With the Weekend Warrior coming to an end and my desire to move on, that doesn’t necessarily mean you won’t see me doing any long-form box office analysis. One of the things I’m looking forward to is grabbing random movies coming out in a few months or even later and looking at their box office prospects.
First up, we’ll look at David Fincher’s The Girl with the Dragon Tattoo, opening December 21, which premiered a long-form trailer a few weeks back that gave us a much better look at the story. Of course, if you’re one of the millions who already read the book or saw the Swedish adaptations of the late Stieg Larsson’s “Millennium Series” novels, you already knew that plot but were still excited to see Fincher return to the darker serial killer territory of his earliest hit Se7en and the lesser-seen but critically-praised Zodiac.
The movie reunites Fincher with Sony and with producer Scott Rudin, who helped take his previous movie The Social Network to multiple Oscar nominations and lots of award wins, especially among critics. It just missed the $100 million mark with just $97 million, making it Fincher’s fourth-highest grosser after The Curious Case of Benjamin Button and Se7en.
The biggest name in the cast is Daniel Craig aka James Bond, whose recent thriller Dream House tanked, and his summer sci-fi Western Cowboys & Aliens, co-starring Harrison Ford, also underperformed by only making $100 million. Even though Craig is the most recognizable star, all eyes will be on Rooney Mara in the role of Lisbeth Salander, the punk cyberhacker heroine from Larsson’s novels. She was played in the Swedish adaptations by Noomi Rapace, who has gone on to get roles in bigger Hollywood movies (including one opening the same weekend as this), and it would be a significant breakthrough for Mara if she’s even half as good. It also stars veteran actor Christopher Plummer, Stellan Skarsgard, fresh off Marvel Studios’ Thor, and Joely Richardson, who just starred in Roland Emmerich’s Anonymous.
The movie has a lot of strengths, most notably the diehard fanbase for Fincher that’s grown in recent years as he’s taken on more high-profile projects and been nominated for Oscars for his work. Even more than that is the fact that this is a bestselling novel that’s been read by millions of American men and women who will be curious to see how Larsson’s evocative writing translates to the screen. (And we expect there’s a lot more of these people out there who don’t normally go to movies with subtitles, which is kind of ironic if they’re avid book readers.) In that sense, this movie is very much like Ron Howard’s The Da Vinci Code, starring Tom Hanks, which opened with $77 million in the summer of ’06 and went on to gross over $200 million, because so many people who’ve read the book will be interested in the movie.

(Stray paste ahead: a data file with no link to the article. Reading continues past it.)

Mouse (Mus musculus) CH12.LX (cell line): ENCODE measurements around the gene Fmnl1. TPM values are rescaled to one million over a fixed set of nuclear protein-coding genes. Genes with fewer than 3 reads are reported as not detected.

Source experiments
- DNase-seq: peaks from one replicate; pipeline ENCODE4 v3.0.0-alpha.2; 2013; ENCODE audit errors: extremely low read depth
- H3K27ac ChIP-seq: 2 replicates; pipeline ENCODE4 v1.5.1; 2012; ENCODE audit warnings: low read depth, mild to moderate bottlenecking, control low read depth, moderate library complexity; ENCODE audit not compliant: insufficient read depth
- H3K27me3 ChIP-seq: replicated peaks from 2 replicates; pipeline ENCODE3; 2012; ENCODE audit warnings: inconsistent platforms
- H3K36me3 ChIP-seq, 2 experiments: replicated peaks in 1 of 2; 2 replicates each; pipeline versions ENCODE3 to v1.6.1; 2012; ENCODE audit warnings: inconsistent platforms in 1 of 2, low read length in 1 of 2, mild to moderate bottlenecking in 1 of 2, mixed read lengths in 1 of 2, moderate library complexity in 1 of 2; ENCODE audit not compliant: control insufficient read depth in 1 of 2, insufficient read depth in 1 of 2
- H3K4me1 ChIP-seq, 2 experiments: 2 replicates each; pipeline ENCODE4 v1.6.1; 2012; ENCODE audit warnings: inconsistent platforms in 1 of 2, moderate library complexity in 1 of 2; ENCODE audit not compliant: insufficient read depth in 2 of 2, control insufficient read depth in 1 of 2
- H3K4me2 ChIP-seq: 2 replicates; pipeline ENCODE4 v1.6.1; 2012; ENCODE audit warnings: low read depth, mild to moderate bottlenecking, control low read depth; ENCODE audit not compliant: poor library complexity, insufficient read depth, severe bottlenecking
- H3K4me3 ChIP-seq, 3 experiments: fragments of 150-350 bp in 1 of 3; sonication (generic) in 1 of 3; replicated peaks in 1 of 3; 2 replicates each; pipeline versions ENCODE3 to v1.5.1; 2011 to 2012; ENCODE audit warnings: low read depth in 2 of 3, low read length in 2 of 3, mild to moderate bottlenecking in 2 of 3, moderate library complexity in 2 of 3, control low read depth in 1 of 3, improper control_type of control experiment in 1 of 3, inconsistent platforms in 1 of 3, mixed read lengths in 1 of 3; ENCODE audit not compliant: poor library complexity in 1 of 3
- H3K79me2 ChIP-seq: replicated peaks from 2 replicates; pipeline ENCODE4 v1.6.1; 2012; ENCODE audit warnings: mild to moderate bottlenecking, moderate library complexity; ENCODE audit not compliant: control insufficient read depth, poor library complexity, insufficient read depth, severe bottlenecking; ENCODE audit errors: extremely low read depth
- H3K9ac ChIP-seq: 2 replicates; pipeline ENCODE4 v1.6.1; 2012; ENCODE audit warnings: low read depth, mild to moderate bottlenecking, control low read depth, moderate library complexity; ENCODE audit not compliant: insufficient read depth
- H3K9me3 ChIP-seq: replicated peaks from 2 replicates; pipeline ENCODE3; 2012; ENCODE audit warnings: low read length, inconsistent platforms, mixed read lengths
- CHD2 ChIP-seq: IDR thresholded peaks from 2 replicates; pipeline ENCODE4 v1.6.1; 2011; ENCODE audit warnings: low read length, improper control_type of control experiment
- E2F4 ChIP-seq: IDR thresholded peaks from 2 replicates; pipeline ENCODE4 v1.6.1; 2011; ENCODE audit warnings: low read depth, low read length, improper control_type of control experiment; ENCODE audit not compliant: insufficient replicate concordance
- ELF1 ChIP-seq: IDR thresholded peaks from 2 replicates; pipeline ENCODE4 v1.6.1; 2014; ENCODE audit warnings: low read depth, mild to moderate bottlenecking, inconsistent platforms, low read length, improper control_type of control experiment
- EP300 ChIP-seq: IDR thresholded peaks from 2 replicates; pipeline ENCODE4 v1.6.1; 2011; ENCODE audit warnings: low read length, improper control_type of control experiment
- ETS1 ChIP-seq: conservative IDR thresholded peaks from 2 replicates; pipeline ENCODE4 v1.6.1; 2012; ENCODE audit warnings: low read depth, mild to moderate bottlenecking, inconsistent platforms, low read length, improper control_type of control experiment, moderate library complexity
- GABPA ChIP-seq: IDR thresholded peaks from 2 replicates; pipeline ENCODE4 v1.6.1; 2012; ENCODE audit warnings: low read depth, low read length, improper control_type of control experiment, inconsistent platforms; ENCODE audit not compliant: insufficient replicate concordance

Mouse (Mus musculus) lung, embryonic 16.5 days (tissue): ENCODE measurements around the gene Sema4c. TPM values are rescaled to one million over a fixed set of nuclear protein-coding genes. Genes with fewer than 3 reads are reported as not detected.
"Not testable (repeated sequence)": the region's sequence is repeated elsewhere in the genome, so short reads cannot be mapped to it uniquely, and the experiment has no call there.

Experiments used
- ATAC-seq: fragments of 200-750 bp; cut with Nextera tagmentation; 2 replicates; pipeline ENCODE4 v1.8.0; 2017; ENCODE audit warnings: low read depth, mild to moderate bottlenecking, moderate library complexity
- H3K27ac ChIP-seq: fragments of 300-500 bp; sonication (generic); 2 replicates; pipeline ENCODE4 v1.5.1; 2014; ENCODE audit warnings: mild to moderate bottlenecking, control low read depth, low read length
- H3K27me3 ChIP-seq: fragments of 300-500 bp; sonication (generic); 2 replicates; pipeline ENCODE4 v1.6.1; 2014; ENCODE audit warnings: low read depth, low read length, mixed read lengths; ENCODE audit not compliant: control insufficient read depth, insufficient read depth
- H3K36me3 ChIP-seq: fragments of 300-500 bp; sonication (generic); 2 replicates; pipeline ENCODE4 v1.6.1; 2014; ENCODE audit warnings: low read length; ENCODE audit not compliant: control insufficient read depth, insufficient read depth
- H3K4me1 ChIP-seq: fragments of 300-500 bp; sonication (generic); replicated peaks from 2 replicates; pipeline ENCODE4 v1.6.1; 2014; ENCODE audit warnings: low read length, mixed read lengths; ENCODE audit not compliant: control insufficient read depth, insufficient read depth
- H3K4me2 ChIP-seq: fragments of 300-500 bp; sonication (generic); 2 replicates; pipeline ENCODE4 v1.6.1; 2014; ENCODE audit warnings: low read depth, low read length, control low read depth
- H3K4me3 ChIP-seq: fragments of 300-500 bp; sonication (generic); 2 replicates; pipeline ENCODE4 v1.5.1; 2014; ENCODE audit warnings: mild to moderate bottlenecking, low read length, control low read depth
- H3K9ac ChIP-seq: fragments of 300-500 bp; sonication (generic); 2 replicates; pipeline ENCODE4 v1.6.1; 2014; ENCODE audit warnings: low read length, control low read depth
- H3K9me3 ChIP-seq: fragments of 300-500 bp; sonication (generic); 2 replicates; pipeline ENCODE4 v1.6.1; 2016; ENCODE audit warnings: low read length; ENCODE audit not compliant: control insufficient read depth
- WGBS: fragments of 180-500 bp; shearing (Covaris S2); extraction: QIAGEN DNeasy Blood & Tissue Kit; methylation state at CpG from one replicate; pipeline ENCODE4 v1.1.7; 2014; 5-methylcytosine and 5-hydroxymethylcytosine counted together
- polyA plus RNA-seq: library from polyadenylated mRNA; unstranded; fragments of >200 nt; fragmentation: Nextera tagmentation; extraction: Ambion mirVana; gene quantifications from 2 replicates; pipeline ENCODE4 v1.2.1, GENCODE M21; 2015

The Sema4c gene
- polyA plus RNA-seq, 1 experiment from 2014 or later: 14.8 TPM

The biggest hurdle may be the choice to open the movie the week before Christmas (rather than on Christmas proper). That’s never a great time to open a movie since so many people are doing last-minute scrambling for gifts or trying to get work done before the long week off. Other than Peter Jackson’s “The Lord of the Rings” movies and King Kong, very few movies have done big business in that weekend right before Christmas.
This year, Christmas Day falls on a Sunday, and that should see a nice bump, but Friday and Saturday will suffer from people traveling and shopping. Opening on a Wednesday may be the movie’s best bet since it can bank a good amount of money–possibly $20 million or more–from those rushing out to see it before their weekend holiday plans. It’s also facing a ton of competition including the second week of Robert Downey Jr.’s “Sherlock Holmes” sequel and the first wide release of Tom Cruise’s Mission: Impossible Ghost Protocol as well as Steven Spielberg’s The Adventures of Tintin. That’s a lot of choices for the masses on one of the slower moviegoing weeks, but we think younger guys will make it their first choice that opening week while women and couples will go see it over the holidays.
Because of that, we expect a lighter first weekend, probably in the $40 to 45 million range, which would still be Fincher’s biggest opening, but then it will explode over the holiday week as everyone who read the book but had to deal with last-minute Christmas shopping goes out to see it en masse. Even if it does have a lot of direct competition for moviegoers’ holiday bucks, we expect this to be a movie that crosses all demographics and we also think that its chances at getting Oscar attention could help keep it going through February. We can probably expect Fincher’s latest to gross roughly $200 million by the time it leaves theaters, making it his biggest movie to date.
Check back sometime before December 21 to see if our early thoughts stick.
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